Against this background – exhaustion of the local legal remedies – Assange’s escape into the Ecuadorian embassy on 19 June 2012 is to be seen as the continuation of his fight with political means. Hence, it is not very surprising that in the detailed explanation given by the Ecuadorian Ministry of Foreign Affairs (on 16 August 2012 ) for the granting of diplomatic asylum no mention is made of the actual accusations against Assange (see Comunicado No. 042). Instead, President Rafael Correa on 18 August 2012 in his state-owned TV program declared that the conduct Assange is accused of was not even punishable in Latin America (see Enlace Ciudadano No. 285). If this were to be true (which is fortunately not the case, see Art. 505 et seq. of Ecuador’s own Criminal Code), it would catapult the continent back to the unbridled machismo era. In any case, Ecuador granted Assange diplomatic asylum because it considered that there was an imminent threat of him being further deported to the United States where he would be politically persecuted and cruelly treated (see Comunicado No. 042).

However, Ecuador’s decision to grant diplomatic asylum to Julian Assange is flawed as a matter of law. Nonetheless, its embassy in London remains inviolable. The Ecuadorian argument does not stand up in the light of sober legal analysis as it misreads the fundamental structure of (European) law of extradition and it employs a legal concept – “diplomatic asylum” -that is not universally recognized in international law (see this EJIL:Talk! post ). An automatic further extradition to a third state is neither possible in general extradition law nor in the European arrest warrant system. Read the rest of this entry…

 

Cases in Which the ICJ/PCIJ Were Evenly Split

Published on September 10, 2012        Author:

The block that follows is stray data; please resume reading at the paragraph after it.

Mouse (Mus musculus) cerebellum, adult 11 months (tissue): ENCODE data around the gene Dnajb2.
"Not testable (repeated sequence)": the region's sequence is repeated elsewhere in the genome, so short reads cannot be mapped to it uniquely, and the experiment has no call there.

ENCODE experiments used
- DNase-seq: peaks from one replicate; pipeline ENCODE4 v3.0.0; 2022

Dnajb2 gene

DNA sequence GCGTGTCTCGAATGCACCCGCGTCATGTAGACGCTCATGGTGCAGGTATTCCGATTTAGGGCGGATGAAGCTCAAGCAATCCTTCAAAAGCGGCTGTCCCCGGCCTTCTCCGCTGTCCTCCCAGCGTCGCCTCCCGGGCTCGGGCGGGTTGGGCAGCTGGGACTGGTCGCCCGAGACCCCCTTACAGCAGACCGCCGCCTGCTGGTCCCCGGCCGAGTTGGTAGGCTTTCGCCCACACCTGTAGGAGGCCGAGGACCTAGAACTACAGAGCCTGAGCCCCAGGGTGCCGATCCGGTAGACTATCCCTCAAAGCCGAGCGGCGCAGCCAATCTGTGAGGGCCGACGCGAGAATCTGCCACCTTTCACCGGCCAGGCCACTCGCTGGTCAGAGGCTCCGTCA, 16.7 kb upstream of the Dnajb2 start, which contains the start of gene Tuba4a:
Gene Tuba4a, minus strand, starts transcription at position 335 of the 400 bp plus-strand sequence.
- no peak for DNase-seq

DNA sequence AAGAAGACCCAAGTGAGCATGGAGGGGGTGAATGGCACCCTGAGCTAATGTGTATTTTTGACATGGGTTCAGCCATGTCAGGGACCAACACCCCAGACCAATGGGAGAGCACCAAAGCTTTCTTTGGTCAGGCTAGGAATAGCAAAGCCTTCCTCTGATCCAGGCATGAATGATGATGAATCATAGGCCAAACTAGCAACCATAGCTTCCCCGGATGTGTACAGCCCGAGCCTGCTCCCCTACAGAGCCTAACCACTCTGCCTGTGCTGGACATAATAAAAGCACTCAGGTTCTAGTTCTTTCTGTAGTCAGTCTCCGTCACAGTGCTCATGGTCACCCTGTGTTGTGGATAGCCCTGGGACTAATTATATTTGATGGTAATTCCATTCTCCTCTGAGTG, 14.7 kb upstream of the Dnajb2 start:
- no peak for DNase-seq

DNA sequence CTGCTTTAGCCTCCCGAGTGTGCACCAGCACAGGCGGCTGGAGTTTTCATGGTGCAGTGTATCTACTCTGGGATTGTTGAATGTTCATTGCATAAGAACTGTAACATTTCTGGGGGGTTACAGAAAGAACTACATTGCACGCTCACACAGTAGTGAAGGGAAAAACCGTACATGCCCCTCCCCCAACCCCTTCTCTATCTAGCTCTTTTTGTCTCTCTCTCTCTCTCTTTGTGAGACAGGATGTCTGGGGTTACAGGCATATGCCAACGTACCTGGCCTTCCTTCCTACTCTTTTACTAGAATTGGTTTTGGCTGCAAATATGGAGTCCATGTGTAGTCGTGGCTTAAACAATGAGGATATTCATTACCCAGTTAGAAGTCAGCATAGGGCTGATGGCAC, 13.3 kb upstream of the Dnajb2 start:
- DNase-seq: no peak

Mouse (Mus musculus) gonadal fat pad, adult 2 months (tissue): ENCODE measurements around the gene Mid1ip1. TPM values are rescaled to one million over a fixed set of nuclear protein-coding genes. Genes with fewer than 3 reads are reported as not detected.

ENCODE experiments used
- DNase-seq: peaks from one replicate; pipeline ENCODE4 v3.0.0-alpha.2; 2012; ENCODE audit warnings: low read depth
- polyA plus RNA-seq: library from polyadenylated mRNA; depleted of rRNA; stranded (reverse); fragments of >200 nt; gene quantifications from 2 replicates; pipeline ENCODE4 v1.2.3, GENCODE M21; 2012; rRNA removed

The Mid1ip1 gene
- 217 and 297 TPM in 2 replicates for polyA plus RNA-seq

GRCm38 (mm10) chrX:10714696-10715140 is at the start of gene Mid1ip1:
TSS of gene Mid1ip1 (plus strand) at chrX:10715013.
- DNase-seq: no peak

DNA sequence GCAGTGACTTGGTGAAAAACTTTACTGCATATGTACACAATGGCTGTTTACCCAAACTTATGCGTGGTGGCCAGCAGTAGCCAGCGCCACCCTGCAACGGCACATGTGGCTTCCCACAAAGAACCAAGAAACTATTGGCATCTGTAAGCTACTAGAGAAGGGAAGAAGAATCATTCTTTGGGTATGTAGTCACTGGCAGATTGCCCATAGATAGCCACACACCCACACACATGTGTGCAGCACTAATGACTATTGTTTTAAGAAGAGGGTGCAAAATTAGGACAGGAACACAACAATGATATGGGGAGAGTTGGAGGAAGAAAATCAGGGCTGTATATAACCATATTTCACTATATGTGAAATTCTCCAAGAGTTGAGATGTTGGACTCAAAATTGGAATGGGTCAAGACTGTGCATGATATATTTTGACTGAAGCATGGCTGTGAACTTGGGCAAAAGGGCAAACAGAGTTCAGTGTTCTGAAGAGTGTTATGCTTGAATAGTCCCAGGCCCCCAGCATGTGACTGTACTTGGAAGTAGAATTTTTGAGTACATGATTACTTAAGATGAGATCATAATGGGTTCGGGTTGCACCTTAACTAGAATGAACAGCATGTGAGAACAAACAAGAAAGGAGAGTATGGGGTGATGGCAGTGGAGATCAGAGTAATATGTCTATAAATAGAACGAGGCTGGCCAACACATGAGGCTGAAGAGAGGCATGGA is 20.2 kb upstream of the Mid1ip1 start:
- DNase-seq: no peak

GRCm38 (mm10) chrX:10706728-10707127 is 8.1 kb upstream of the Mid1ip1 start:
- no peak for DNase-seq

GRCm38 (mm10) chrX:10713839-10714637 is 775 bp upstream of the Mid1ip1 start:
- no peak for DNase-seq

When I supplied an answer to my earlier trivia question on the ICJ case in which every judge appended an individual opinion, I asked a further question

In which other judgment (or opinion) has the ICJ or PCIJ been evenly split?

Remy was really quick off the mark in supplying the correct answers and identified that there had been two ICJ cases and one PCIJ case where the Court had been evenly split and the case was decided by the President’s casting vote.  In the ICJ era,  the  Nuclear Weapons Advisory Opinion (which was the answer to my first question) was the second case. The first was the very controversial decision of the ICJ in the South West Africa Cases (Ethiopia & Liberia v. South Africa), which was decided by the casting vote of Sir Percy Spender. In those cases, the ICJ held that Ethiopia and Liberia “cannot be considered to have established any legal right or  interest appertaining to them in the subject-matter of the present claims” – which concerned the observance by South Africa of its obligations under the Mandate for South West Africa (now Namibia).

This ripple effects of this decision were felt was for many years and in many ways – both institutionally and even in term of normative development of the law. African States turned away from the Court, in the 1970s and 80s,  largely as a result of this decision. Perhaps the International Tribunal for the Law of the Sea might not have been created had developing countries not been so dissatisfied with the ICJ. Sir Percy Spender was not re-elected to the Court and no Australian has been elected since (expect that to change soon!). Perhaps more importantly, the Court, in the Barcelona Traction case included the famous obiter dictum on the notion of erga omnes obligations. That dictum that was somewhat out of place in that decision. Perhaps, the Court included it as a way of overruling the decision in the South West Africa cases, implicitly. Just this year we have seen the first actual application of the erga omnes doctrine by the court in the Habre case (on which this earlier post by Joanna Harrington). A decision which shows how far we have come from the South West Africa cases